Many of you may not know it, but in addition to writing, I’ve taken up stand-up comedy over the last few months. My first time on stage was back in June or July on a lark. A local comedy collective here in Milwaukee called the Caste of Killers was putting on an open-mic night, which happened to coincide nicely with the bucket of Miller Light and two screwdrivers I’d already had that evening, so I signed up and took my five minutes under the light.
Now I have some experience writing humor. The first novel I wrote, (still looking for an agent, ahem…) was a sci-fi comedy. But while I’ve always loved stand-up comics, I had no experience writing jokes per se. My first effort in the basement of Karma that night was met with some polite laughs and ended somewhat anti-climatically, but I had gotten the taste of something new. I started trying to build coherent sets. Jokes that tied together in a common narrative, walking the audience through a story. It wasn’t long before I realized just how much like writing good stand-up is. Anyone can tell one-liners, but with a few exceptions like the late Mitch Hedberg, the best comics don’t just recite a list of unconnected material. They tell a story. Often a wandering story filled with tangents, but a story none-the-less.
In fact, the entire exercise of writing comedy feels like writing a book, only much faster. You write rough drafts, practice, prune, add new stuff, and edit, edit, edit. Then you send your story out into the world, in this case a direct audience, and face the daunting prospect of success or rejection. But instead of months of waiting, the feedback is instantaneous. You either kill, or go home wanting to kill yourself. But then you figure out what didn’t work, change it or rip it out, and edit some more. It’s just like writing fiction, but on fast-forward.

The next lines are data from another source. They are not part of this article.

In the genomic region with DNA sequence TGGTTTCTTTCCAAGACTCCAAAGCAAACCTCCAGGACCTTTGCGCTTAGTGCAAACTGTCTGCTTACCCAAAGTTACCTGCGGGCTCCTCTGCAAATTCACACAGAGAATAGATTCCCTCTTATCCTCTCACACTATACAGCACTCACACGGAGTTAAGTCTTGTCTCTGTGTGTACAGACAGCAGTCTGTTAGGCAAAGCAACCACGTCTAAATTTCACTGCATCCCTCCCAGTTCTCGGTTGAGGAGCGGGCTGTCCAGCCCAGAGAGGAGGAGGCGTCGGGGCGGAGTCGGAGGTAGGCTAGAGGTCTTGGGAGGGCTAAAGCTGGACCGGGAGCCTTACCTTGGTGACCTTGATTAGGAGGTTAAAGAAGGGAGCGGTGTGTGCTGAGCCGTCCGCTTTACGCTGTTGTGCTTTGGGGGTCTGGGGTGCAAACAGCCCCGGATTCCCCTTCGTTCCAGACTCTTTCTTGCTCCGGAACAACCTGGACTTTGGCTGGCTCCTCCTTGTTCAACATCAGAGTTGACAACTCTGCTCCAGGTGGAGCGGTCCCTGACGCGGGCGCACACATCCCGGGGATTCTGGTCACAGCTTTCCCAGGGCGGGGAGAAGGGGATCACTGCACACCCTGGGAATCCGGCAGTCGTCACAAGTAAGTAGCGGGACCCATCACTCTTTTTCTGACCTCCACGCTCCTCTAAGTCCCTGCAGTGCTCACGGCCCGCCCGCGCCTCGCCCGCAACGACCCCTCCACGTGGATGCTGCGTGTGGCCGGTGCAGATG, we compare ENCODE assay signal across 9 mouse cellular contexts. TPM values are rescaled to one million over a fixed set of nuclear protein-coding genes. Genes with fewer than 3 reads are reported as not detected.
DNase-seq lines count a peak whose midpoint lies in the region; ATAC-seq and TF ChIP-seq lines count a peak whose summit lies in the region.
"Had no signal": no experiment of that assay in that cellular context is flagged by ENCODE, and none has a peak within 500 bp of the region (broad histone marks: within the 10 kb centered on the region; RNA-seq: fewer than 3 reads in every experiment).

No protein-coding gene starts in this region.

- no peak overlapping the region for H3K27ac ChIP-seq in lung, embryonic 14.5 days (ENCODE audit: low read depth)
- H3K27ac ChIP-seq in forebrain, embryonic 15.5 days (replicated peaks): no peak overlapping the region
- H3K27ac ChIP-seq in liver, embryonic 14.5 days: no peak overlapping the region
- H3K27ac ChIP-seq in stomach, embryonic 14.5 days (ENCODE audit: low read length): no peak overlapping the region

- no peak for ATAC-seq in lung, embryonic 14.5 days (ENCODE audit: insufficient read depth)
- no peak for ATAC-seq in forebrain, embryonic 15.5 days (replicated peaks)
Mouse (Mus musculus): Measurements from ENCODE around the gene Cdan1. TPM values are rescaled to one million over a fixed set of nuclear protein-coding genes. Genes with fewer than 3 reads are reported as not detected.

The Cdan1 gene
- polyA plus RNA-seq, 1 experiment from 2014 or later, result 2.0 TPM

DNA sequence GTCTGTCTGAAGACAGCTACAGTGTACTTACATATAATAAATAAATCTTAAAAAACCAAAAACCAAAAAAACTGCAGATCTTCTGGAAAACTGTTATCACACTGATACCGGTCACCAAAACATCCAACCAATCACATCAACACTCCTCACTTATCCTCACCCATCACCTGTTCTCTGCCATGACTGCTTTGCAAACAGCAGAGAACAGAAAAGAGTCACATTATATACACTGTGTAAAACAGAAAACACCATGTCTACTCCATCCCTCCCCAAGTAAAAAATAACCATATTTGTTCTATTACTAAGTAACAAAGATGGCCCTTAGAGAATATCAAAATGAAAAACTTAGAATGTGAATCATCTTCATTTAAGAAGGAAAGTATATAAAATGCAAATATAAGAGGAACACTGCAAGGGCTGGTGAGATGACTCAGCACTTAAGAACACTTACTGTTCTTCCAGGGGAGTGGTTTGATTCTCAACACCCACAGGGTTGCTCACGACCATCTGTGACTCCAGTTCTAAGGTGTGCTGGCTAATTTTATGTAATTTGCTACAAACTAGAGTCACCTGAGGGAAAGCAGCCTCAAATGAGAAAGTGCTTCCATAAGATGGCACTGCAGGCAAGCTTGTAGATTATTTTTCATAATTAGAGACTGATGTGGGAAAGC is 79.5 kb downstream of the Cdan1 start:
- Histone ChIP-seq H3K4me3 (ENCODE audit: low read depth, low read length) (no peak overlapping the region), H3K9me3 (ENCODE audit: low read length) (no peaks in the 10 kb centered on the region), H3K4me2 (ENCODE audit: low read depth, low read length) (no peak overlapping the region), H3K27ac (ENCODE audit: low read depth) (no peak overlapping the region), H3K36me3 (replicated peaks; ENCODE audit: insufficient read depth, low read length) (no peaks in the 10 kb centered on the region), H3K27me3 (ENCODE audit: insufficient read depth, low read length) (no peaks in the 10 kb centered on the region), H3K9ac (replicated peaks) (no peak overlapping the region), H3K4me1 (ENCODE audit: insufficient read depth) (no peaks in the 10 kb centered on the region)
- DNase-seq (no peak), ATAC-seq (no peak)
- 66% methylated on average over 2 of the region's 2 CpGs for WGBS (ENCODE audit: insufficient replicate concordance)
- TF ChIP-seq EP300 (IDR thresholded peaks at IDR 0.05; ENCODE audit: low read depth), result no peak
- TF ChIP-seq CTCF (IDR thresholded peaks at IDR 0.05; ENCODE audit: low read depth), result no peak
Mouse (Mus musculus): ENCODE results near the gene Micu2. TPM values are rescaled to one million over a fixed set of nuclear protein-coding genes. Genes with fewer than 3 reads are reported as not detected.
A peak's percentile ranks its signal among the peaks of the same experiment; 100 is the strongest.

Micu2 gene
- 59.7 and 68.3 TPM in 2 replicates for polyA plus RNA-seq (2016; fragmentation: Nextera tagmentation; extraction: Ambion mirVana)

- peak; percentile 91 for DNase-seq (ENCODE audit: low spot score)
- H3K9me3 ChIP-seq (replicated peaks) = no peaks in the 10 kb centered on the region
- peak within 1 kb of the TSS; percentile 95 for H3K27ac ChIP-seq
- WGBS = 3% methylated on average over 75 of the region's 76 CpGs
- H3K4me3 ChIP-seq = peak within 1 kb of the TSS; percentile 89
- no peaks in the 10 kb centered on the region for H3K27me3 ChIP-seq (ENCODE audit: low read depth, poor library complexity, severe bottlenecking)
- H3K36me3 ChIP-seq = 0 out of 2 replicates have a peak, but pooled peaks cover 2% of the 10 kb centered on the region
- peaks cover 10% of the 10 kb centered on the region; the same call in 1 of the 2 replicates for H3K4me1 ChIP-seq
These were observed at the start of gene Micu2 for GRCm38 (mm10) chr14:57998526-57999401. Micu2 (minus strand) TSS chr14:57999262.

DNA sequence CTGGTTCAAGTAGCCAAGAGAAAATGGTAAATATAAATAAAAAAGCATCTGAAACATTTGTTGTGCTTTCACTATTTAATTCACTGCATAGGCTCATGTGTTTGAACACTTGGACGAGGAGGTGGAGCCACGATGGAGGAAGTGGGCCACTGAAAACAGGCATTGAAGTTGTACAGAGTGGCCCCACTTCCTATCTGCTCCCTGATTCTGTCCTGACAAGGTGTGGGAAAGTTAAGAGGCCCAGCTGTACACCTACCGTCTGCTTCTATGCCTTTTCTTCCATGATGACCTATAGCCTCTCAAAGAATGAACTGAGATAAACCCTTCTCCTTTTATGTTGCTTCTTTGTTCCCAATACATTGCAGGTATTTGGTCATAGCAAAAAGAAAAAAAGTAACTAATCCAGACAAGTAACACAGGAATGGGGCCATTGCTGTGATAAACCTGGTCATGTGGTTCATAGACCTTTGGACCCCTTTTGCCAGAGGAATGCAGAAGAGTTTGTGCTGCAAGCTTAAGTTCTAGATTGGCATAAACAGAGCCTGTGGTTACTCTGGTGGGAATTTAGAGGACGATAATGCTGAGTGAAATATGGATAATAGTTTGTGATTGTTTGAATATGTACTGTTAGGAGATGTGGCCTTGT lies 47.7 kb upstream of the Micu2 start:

I’ve seen my own writing improve because of this experience, mostly because of fresh perspectives and training my brain to think in new ways. I find myself being less attached to my work, and more willing to identify, change, and rip out the stuff that isn’t working. Being a dispassionate editor of our own work is one of the very hardest things writers have to do, but my experience in comedy has made the task much easier. I just imagine the blank stares of a cold audience, but instead of being at a club listening to my set, they’re in their pajamas reading my book.
Many of us wind up so focused on writing that we tend to distance ourselves from other hobbies and new experiences. This is a mistake. Real life is what informs our work, gives it color and texture beyond the words on the page. I’m not saying everyone should hit an open-mic next week, but don’t lose sight of your other interests. Make time for them. They will give you the space and time away from writing to keep your mind fresh and engaged in the real world. Ultimately, no matter what our genre, it’s that real-world flavor that really separates great writers from merely good ones.